Simon Calder: A flight from reality as it gets difficult to discern fact from propaganda
The revenue from the passengers was negligible; their value was as a weapon
Monday 22 March 2010
The winners in the bitter British Airways cabin crew dispute were celebrating last night: executives from Virgin Atlantic, easyJet, Flybe and BMI watched in gleeful amazement as BA consolidated its reputation for discord and unreliability.
The second day of the strike saw the scrap between BA's management and the union, Unite, become even more personal and poisonous. It was characterised by a war of words waged on a very strange battlefield. The union took the high ground of the 24-hour news broadcasters, while British Airways remained in the management trench, confining its attacks to an occasional release on the video-hosting site, Youtube.
The first casualty of war is arithmetic, and looking at the weekend's pronouncements you might imagine the two sides were describing entirely different events. On Saturday, for example, Unite announced that only one third of BA's normal flights had departed, and the average payload on each was just 14 passengers. That pointed to a total of 3,000 passengers being carried, compared with the 49,000 BA said it handled.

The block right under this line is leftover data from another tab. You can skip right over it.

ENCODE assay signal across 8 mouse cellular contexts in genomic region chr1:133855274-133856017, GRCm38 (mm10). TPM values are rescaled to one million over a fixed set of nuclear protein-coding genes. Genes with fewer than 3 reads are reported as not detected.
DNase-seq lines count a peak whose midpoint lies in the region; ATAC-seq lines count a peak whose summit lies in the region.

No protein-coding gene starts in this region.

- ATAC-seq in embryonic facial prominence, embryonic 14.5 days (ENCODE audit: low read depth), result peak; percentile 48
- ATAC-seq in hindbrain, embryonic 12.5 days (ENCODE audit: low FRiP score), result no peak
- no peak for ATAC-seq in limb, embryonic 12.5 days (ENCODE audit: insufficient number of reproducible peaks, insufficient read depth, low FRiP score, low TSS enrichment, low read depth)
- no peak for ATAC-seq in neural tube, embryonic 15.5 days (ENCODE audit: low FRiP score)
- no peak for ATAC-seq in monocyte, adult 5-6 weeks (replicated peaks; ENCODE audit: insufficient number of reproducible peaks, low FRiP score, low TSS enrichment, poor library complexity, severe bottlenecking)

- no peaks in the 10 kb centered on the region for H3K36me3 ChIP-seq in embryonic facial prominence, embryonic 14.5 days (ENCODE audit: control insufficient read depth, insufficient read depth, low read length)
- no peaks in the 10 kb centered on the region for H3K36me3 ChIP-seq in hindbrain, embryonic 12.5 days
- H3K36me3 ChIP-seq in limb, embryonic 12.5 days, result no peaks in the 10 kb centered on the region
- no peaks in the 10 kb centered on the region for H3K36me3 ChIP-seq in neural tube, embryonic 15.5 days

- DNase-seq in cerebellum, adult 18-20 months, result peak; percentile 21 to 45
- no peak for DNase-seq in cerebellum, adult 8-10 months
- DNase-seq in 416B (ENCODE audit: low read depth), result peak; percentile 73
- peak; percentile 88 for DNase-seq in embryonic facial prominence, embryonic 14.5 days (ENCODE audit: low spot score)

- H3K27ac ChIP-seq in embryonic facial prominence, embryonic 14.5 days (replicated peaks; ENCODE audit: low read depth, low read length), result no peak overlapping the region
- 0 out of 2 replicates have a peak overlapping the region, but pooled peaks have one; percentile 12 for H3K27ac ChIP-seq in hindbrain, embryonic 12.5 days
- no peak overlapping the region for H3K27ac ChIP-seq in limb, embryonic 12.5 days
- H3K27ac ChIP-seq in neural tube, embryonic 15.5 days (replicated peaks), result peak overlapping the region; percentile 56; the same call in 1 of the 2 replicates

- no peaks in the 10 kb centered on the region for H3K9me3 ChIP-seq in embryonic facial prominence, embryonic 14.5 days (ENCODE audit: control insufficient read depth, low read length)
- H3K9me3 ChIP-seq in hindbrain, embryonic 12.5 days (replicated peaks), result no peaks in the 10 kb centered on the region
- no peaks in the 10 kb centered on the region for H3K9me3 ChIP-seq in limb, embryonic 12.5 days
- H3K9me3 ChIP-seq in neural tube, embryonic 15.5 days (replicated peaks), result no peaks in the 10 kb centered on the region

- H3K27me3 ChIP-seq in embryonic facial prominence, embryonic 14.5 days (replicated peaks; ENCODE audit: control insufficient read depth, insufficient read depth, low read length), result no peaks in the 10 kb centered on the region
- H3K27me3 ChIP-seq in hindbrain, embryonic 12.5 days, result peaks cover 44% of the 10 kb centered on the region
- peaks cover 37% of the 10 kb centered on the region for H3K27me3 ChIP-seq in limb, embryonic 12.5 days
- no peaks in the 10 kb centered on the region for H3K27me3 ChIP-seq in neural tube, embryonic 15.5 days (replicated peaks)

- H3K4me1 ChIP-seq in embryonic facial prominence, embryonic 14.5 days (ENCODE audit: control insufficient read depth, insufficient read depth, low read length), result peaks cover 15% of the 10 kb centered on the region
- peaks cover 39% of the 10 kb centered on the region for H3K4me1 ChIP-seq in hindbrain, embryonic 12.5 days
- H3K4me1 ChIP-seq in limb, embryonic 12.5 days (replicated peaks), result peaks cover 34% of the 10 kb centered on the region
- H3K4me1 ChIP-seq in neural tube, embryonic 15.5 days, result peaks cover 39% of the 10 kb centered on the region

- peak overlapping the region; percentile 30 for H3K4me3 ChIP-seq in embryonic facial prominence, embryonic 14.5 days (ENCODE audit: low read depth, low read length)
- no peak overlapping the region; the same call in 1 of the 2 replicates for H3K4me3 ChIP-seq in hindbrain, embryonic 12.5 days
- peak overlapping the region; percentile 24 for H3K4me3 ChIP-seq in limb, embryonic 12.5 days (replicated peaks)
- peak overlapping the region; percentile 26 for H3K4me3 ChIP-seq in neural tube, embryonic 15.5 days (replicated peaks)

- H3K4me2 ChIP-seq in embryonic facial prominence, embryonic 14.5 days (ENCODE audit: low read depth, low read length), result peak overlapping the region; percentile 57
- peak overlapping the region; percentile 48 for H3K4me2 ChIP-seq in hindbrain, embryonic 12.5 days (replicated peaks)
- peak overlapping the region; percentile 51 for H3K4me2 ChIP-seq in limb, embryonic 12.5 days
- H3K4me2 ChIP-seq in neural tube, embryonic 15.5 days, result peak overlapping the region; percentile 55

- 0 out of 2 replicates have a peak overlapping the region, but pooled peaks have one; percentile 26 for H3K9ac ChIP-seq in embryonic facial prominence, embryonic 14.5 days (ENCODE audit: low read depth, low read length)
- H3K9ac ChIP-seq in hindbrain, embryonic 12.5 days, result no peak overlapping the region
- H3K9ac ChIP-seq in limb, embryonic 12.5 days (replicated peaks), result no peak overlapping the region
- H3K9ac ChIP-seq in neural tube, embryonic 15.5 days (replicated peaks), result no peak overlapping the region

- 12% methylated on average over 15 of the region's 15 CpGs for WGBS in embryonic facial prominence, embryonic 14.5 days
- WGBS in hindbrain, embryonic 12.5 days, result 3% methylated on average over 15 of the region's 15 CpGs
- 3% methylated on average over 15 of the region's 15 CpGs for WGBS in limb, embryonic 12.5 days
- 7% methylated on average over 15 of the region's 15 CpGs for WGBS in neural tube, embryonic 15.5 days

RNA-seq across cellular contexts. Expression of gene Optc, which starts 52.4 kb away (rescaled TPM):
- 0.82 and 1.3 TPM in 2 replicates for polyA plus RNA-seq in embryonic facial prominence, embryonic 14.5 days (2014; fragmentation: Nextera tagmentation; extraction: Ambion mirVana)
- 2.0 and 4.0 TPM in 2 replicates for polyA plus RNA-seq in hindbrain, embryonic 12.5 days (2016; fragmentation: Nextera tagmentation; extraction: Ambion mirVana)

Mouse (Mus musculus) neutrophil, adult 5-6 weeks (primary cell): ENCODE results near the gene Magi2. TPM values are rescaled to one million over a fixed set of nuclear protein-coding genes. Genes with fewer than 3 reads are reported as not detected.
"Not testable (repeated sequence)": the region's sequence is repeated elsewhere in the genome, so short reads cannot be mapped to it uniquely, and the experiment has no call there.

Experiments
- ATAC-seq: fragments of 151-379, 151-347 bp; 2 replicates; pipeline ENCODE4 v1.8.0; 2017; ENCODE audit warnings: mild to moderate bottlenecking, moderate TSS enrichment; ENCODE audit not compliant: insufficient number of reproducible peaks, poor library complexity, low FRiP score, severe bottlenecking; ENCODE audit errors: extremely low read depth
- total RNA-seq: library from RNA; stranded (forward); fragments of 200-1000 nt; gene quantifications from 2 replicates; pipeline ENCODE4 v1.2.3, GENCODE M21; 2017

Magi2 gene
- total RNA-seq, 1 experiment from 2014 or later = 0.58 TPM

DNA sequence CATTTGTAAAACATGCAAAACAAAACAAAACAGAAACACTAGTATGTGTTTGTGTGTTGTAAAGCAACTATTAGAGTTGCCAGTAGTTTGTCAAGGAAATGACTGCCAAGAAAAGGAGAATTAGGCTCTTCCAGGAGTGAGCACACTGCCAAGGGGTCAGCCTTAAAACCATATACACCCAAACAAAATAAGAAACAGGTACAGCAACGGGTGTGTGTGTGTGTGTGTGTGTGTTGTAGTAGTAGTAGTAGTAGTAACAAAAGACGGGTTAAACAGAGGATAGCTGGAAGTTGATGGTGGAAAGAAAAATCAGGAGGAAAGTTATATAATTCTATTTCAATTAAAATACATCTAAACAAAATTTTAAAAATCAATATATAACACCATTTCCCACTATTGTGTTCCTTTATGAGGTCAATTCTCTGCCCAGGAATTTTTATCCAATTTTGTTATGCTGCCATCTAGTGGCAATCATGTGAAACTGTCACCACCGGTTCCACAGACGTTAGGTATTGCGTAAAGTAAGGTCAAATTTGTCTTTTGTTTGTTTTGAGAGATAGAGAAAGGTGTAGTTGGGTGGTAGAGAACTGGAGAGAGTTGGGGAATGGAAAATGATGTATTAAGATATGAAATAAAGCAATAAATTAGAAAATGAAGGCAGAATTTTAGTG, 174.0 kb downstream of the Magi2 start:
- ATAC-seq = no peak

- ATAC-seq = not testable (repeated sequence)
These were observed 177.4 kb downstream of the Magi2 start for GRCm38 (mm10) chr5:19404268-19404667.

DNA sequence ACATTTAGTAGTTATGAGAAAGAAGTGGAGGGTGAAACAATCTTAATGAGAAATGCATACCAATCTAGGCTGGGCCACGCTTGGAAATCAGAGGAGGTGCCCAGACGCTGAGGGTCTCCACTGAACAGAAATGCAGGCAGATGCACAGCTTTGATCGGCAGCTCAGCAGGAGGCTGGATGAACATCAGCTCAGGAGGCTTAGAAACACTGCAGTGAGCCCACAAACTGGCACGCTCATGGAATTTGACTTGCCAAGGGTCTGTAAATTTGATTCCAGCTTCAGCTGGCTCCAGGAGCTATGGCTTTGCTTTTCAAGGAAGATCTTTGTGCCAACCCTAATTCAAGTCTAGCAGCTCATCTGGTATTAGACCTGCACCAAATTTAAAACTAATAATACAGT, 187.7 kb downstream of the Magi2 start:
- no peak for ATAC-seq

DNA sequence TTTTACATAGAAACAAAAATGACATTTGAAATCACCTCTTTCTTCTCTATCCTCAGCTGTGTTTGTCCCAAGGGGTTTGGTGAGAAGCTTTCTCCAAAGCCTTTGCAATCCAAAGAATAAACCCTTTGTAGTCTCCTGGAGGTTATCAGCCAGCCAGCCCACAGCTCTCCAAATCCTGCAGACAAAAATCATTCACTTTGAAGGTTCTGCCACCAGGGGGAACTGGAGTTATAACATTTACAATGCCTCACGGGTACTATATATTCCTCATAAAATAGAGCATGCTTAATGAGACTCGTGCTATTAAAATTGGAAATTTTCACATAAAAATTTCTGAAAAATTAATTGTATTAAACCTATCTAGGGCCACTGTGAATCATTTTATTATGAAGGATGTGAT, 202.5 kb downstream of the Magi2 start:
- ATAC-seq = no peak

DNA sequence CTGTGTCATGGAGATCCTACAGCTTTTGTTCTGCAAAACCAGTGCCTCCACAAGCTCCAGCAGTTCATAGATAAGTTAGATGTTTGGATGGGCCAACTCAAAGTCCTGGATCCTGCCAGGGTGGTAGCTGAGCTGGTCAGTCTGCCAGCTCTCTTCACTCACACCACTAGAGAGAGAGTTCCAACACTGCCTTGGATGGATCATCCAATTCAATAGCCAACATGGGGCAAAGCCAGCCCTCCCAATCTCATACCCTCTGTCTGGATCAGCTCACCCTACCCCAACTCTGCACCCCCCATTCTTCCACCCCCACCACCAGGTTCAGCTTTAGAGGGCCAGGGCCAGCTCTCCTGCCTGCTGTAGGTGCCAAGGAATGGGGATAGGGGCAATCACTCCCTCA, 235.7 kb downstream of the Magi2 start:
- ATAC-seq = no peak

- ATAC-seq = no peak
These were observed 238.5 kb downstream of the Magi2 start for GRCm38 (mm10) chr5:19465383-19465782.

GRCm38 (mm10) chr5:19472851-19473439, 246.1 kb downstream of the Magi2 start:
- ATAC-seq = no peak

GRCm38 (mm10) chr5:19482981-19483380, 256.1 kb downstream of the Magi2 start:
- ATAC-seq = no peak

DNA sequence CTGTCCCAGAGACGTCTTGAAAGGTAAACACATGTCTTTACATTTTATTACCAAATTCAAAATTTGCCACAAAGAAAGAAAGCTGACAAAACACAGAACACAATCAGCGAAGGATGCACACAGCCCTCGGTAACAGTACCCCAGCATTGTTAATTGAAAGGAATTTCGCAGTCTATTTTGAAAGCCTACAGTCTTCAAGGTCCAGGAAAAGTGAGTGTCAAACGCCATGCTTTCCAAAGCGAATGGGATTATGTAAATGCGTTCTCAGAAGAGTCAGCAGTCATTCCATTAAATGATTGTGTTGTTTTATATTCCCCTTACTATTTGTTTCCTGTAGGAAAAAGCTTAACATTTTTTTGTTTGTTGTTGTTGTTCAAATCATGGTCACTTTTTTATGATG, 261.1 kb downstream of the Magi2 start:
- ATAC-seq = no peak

BA came up with "breaking news" about the airline reinstating a squadron of long-haul flights. The passenger-in-the-terminal could have been impressed by a newsflash that asserted the airline was now able to operate flights to Cape Town, Hong Kong and Miami – little knowing the planes were all going to be taking off anyway, on "positioning" flights to pick up inbound crews and passengers. When BA found it had more cabin crew than expected, they were assigned to these flights, which were then opened to the public. The revenue from the handful of passengers was negligible; the main value to the airline was a weapon in the game of claim and counter-claim.
Unite won the propaganda war. "By 2pm, only one flight to JFK airport had departed – normally there are five," reported the union on Saturday. Techincally correct but semantically sly. The five departures referred to the entire day. In fact, BA got three out of the five planes on its premier route off the ground. Unite also persuaded Sky News that cabin crews were getting off arriving aircraft and immediately joining the strike. While those crew may have gone straight to the picket line, they could not strike because they were off duty.
The soundbite of the day belonged to Unite's Tony Woodley. He used an interview on Sky News to deplore BA's use of its arch-rival Ryanair on flights from Gatwick. "God help this company," said Mr Woodley, though you could sense he felt the Almighty had already sided with him.
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